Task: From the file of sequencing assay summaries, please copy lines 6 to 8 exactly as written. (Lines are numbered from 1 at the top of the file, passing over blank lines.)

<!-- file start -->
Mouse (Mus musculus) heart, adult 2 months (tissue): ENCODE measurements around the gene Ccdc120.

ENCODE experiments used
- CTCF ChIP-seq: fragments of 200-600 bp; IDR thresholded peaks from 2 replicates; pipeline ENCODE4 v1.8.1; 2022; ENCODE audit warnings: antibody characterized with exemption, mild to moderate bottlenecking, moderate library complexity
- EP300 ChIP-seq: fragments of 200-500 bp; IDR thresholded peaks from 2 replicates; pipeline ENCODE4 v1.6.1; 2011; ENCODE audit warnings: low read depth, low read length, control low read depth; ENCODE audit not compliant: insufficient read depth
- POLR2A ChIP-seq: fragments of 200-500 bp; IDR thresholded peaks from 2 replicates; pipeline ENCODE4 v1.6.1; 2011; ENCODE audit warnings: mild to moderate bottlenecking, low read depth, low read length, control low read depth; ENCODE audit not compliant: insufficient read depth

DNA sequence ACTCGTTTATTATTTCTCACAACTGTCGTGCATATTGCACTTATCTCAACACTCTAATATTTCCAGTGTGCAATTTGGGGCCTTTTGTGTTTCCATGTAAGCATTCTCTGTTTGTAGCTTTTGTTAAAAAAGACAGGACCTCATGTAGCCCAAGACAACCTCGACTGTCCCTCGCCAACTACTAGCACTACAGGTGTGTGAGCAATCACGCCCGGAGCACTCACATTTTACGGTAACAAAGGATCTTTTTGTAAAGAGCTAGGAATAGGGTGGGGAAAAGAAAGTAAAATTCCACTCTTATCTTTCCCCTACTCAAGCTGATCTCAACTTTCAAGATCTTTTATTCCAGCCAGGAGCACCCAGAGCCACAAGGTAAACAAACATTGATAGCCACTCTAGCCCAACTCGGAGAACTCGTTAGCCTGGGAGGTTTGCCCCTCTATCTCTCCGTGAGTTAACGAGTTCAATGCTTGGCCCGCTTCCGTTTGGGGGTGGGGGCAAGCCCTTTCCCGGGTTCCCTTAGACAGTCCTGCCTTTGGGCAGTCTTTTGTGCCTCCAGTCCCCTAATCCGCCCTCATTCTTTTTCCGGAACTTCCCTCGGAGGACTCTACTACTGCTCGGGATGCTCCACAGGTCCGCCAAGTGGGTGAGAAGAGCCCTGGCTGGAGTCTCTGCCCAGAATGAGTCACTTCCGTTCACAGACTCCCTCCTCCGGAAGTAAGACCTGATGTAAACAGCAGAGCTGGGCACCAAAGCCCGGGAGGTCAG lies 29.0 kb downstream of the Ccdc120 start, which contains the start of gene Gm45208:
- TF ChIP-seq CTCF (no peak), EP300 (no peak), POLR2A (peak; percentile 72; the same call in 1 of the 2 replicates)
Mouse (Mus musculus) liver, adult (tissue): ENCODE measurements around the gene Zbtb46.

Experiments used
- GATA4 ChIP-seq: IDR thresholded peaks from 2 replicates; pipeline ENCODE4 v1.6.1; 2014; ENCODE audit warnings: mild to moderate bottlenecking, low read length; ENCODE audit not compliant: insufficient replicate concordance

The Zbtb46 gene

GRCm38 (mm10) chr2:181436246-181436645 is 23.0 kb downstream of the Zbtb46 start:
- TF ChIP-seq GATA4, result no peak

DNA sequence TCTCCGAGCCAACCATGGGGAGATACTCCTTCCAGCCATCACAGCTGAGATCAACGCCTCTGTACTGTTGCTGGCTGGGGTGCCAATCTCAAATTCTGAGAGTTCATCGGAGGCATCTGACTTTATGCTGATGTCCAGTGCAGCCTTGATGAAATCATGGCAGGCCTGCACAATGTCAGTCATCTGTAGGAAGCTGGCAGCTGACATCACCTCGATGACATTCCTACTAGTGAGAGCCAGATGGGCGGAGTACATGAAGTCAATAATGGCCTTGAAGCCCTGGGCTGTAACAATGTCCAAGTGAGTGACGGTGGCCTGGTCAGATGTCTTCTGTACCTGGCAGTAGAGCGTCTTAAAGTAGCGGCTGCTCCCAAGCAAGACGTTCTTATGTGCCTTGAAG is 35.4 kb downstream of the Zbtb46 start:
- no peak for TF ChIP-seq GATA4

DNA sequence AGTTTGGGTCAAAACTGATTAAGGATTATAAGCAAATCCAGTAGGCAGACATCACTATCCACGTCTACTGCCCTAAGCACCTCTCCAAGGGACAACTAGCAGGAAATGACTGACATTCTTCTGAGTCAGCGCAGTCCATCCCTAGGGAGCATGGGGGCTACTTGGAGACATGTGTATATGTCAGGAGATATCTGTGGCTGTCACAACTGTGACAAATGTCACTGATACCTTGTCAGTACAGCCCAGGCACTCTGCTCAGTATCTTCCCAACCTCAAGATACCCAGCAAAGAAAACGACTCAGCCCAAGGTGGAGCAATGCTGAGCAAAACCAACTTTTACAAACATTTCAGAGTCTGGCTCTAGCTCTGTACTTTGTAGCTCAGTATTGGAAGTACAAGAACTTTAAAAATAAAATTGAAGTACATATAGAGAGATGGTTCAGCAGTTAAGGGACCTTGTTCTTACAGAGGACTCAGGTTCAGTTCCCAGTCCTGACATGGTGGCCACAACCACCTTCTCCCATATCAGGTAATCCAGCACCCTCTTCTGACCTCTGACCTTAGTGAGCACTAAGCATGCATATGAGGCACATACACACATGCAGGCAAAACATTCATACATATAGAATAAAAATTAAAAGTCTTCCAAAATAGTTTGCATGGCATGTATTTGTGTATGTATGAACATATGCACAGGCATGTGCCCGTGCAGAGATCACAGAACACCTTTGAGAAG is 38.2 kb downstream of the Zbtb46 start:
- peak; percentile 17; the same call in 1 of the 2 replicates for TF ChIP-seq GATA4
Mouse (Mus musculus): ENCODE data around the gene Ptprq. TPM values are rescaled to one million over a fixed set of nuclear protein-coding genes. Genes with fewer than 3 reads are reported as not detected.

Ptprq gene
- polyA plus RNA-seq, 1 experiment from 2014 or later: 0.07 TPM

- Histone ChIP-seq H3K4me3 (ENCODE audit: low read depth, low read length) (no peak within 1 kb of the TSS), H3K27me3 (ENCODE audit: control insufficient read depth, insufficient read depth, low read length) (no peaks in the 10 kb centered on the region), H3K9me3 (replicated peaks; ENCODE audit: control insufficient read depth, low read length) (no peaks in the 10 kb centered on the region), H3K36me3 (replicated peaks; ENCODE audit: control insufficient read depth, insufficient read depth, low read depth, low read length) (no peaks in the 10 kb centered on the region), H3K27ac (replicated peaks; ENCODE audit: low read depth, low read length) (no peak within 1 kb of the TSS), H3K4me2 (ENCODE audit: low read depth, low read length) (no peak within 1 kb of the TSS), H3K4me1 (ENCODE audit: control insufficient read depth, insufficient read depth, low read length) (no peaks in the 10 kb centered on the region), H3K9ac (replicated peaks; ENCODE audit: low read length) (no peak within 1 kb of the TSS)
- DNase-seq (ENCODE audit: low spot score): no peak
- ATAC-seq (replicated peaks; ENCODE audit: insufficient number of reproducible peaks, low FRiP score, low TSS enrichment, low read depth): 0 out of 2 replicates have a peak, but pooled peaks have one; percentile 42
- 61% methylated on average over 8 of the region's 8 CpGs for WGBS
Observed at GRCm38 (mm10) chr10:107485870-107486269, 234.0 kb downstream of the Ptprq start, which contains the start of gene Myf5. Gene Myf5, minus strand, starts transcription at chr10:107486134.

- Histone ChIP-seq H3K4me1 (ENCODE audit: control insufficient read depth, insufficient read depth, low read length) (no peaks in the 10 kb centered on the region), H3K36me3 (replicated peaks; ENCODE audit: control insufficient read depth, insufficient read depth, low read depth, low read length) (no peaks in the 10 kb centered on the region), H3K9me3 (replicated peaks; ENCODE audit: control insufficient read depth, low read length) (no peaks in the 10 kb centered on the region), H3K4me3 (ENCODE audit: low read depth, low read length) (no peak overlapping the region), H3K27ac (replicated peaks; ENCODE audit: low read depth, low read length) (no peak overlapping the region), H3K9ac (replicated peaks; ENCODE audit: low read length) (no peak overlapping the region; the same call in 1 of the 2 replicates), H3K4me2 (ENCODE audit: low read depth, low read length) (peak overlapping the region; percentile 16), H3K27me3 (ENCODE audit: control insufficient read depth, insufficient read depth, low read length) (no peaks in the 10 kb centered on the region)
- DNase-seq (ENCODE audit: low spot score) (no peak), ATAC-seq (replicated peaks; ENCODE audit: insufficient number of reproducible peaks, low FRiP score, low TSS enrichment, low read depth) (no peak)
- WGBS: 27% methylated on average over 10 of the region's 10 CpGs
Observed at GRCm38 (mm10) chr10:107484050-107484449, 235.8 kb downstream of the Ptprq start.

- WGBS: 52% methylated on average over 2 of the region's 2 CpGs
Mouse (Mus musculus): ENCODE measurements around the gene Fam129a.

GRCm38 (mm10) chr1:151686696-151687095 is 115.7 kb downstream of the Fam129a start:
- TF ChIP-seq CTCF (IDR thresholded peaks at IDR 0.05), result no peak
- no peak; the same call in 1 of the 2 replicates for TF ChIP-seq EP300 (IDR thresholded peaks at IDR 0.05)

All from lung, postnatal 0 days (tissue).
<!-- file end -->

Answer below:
DNA sequence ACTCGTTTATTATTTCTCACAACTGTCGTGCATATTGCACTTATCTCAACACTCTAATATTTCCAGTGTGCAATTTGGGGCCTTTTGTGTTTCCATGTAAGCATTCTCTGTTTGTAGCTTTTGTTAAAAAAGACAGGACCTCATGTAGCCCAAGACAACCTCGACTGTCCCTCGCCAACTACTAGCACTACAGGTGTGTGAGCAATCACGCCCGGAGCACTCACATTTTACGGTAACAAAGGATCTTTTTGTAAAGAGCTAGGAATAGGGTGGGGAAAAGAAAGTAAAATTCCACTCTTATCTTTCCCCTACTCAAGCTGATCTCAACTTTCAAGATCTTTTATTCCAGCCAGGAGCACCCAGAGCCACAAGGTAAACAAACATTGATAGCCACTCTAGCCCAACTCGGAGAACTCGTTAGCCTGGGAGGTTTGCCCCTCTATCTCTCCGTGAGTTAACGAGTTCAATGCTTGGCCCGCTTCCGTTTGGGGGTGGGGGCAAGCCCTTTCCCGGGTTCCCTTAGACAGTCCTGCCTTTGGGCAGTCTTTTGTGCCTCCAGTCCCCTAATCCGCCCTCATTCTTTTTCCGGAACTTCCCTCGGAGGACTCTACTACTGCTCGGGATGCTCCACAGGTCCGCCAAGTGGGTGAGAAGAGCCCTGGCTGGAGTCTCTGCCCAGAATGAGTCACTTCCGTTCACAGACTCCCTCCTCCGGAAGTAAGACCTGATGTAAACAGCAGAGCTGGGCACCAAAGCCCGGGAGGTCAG lies 29.0 kb downstream of the Ccdc120 start, which contains the start of gene Gm45208:
- TF ChIP-seq CTCF (no peak), EP300 (no peak), POLR2A (peak; percentile 72; the same call in 1 of the 2 replicates)
Mouse (Mus musculus) liver, adult (tissue): ENCODE measurements around the gene Zbtb46.